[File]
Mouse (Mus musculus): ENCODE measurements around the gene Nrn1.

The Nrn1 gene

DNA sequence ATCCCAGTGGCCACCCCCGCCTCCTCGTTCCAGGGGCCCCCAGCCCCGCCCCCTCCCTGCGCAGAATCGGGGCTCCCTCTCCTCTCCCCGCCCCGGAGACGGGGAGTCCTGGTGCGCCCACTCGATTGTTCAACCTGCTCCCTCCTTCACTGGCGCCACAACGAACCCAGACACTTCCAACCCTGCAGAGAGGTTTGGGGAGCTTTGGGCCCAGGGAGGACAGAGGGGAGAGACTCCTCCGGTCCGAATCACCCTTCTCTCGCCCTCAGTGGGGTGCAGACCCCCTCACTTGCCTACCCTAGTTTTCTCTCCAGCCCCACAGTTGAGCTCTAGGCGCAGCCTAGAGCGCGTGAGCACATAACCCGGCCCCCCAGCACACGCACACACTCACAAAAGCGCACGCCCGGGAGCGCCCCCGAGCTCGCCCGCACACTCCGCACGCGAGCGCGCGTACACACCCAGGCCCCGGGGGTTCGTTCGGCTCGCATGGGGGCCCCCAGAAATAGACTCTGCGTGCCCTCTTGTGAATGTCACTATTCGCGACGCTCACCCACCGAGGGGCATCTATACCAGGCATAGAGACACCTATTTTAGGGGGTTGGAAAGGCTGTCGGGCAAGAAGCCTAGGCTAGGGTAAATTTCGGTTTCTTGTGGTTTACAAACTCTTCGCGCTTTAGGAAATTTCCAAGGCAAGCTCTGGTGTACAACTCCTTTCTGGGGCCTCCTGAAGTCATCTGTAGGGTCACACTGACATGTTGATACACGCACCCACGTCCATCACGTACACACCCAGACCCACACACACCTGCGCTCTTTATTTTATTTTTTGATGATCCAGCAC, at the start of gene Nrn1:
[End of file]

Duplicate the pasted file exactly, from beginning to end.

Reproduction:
Mouse (Mus musculus): ENCODE measurements around the gene Nrn1.

The Nrn1 gene

DNA sequence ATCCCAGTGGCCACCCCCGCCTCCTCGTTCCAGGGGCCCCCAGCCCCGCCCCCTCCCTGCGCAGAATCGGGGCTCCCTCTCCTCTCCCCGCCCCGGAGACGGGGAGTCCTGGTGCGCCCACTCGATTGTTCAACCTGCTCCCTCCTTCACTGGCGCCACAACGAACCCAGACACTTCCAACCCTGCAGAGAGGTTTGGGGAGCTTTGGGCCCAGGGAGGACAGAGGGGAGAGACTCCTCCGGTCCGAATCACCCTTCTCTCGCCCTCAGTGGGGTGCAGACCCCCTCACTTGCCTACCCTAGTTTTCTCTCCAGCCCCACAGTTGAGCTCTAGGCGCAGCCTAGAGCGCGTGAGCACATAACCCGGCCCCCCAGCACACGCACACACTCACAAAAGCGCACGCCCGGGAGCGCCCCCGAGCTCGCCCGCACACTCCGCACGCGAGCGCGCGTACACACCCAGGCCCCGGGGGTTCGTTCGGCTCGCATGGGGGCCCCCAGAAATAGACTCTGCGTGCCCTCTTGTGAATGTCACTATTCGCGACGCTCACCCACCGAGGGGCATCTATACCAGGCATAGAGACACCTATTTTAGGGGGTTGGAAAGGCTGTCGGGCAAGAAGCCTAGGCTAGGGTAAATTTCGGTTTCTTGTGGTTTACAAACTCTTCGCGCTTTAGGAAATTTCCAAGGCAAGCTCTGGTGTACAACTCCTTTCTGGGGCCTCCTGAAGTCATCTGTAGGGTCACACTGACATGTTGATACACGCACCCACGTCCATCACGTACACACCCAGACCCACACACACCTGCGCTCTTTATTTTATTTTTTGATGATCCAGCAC, at the start of gene Nrn1: